“Even if you’ve screwed up scrambled eggs in the past you can get to haute cuisine in a day and acquire an amazing standby dish that will never fail you. This is that dish.” – Timothy Ferris – Four Hour Chef
This hits close to home, as it was only mere weeks ago that I found myself, screwing up scrambling eggs.
With that firmly in mind, the challenge was later then also thrown down by Emily, who insisted that I take over the kitchen and cook her a nice meal for once, because as she has on many occasion made off hand remarks that when cooking, my mind is clearly somewhere else. Which is a nice Emily way of saying – “just not that good”
And my mind is, in all honesty, very much always is. Either I’m setting a fantasy hockey lineup in my head, thinking about work, half-watching a hockey game, listening to a podcast or scrubbing the floor while checking my phone and half reading a book, sometimes all at once. It is not out of character for me to go to make a cup a tea and then half an hour later, come back to our office space, Emily asking me where the tea is and me then realizing I just spent the last half hour reorganizing the book shelves.
So – the challenge, not so much to just cook a meal, any schlub can do that. It had to be to cook a nice meal. One that requires a bit of focus. Thankfully, I found one that only required a little bit of that, but still looks and tastes fantastic, with a minimum of effort. The beauty of this kind of cooking, is that you’re letting the ingredients speak for themselves.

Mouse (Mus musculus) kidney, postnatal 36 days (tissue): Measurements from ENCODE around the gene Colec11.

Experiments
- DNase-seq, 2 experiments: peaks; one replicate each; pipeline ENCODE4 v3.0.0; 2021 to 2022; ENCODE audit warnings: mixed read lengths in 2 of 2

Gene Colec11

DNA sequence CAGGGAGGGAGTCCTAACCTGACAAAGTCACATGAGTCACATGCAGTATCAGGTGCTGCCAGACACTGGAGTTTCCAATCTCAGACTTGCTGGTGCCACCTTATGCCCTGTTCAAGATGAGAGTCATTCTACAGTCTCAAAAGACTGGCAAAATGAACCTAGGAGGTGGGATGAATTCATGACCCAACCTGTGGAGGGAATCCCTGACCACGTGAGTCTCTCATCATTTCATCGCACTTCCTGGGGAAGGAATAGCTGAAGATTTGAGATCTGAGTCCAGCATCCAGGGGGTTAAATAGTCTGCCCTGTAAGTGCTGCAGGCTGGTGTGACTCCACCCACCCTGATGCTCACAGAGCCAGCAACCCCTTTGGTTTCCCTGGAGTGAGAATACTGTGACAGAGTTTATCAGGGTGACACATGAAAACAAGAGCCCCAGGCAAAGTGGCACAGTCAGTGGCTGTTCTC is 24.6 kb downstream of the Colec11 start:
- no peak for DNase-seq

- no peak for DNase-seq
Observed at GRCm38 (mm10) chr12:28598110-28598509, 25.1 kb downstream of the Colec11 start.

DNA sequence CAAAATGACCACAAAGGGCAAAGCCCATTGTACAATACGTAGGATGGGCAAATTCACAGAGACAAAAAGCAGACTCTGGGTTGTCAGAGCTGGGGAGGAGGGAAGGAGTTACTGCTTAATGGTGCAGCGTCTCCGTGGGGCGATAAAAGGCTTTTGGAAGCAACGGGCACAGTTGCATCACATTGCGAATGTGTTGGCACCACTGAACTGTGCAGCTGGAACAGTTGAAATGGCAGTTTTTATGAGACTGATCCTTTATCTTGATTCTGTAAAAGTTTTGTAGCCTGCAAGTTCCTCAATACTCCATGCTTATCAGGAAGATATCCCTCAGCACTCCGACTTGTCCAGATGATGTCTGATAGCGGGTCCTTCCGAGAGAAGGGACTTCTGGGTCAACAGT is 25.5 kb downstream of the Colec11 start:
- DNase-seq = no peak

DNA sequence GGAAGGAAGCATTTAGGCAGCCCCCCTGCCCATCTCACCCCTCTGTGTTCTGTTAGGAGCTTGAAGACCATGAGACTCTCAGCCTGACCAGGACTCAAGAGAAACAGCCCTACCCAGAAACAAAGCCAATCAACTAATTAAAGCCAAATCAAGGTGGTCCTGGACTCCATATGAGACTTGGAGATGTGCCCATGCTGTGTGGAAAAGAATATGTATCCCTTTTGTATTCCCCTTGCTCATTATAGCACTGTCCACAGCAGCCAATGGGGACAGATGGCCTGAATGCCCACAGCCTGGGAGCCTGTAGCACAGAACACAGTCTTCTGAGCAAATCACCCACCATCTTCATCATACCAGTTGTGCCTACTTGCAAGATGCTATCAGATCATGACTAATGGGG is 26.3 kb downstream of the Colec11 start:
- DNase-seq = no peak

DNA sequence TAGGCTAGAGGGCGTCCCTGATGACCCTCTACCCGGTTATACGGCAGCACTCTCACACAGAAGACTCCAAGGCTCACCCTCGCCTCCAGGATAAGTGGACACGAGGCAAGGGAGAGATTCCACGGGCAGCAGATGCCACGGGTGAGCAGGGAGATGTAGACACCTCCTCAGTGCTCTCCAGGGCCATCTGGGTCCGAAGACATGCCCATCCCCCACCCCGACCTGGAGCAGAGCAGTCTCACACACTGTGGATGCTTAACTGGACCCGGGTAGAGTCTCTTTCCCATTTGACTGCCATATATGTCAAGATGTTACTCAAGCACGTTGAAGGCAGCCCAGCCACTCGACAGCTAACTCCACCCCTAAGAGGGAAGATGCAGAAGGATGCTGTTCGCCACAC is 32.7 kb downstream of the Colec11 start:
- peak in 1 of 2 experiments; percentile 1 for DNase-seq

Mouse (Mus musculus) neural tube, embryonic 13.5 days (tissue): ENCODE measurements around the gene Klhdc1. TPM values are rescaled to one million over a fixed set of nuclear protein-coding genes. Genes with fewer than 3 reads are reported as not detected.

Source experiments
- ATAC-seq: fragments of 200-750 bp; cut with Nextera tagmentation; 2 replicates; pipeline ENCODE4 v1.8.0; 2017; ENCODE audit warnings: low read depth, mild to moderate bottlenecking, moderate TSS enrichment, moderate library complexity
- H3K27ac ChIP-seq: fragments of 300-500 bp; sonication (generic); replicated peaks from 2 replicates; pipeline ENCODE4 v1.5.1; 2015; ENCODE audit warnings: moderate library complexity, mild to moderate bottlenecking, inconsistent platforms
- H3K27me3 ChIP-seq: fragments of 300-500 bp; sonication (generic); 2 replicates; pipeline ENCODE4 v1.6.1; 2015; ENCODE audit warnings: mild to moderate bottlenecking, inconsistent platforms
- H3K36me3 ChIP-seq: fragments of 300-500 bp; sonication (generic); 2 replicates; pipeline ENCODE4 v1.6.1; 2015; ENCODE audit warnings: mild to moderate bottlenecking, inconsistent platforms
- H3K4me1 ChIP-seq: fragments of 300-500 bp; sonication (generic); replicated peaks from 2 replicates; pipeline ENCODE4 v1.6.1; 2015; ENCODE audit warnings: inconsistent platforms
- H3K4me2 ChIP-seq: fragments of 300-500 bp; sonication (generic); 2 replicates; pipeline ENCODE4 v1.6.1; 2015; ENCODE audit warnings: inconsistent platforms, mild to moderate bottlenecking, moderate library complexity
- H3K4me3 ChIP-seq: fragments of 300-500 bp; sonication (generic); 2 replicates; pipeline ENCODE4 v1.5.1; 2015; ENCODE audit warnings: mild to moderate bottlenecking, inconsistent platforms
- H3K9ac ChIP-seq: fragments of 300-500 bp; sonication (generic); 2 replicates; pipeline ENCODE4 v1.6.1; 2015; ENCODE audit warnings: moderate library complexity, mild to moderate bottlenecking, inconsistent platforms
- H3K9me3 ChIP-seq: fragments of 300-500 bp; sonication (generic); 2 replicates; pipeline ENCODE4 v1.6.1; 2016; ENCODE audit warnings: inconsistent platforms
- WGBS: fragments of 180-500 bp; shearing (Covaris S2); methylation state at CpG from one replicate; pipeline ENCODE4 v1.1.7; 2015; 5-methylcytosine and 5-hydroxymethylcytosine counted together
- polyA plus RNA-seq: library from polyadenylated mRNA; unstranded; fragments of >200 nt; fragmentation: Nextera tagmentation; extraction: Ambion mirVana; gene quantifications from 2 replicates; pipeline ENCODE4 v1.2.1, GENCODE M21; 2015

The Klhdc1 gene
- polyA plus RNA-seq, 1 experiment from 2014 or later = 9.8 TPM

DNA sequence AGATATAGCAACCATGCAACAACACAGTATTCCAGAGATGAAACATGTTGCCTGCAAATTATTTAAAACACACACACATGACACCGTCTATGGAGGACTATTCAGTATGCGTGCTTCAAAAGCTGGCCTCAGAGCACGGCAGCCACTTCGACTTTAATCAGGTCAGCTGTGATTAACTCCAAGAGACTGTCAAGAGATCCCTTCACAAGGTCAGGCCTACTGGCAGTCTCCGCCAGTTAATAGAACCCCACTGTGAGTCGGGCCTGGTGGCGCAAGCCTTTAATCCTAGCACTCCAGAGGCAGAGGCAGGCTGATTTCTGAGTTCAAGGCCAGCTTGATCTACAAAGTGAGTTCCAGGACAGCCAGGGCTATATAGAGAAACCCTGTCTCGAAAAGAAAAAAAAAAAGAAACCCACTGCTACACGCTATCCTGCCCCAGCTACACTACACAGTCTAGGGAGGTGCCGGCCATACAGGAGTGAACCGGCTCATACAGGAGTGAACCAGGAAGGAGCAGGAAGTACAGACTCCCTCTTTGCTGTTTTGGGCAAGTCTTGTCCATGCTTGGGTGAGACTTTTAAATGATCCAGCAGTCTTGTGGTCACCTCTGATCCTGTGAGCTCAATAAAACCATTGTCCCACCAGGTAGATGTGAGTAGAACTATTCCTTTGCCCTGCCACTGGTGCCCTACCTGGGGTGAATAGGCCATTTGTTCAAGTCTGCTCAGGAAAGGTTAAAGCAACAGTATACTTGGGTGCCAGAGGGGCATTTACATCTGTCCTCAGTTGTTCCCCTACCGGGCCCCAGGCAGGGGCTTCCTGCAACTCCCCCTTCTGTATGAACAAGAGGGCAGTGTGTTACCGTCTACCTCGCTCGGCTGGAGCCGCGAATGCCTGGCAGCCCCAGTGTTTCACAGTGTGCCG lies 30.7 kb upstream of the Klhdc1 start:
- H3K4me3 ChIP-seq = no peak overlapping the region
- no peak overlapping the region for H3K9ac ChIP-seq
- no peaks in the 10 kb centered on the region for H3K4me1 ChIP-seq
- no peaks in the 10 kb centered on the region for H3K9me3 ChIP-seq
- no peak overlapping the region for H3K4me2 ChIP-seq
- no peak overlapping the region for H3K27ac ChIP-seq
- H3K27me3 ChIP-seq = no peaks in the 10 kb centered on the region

So with only one or two mini disasters (forgot the white wine and the tab on the tomato broke off and I exploded tomato juice all over the walls prying the lid off the can with a fork) this meal came out looking and tasting like a champ. The ingredients aren’t cheap but you certainly get what you pay for in terms of quality. And the lessons learned about focus will hopefully not soon be forgotten. Now that I’ve mastered haute cuisine, I need to go back and learn how to make a good scrambled egg.
Scrub bunch of carrots and cut off ends.
Place in bottom of dutch oven.
Take your veal shanks and place on top of those.
Open can of San Marzano tomatoes and pour puree on top as well as squeeze each tomato with your thumb first then squeeze them with full hand and drop in.
Then drizzle about 2 tablespoons of extra virgin olive oil over the top. Then take about 3 big 3 finger pinches of salt and sprinkle on top.
Also, 10 good grinds on a peppermill.
Then pour the dry white wine (what ever dry white you like) so that it is up to 1/2 or 3/4 of the lamb shanks. Cook in preheated oven, covered, at 350F for 2 hours.
For this recipe
– San Marzano tomatoes from the downtown Italian Centre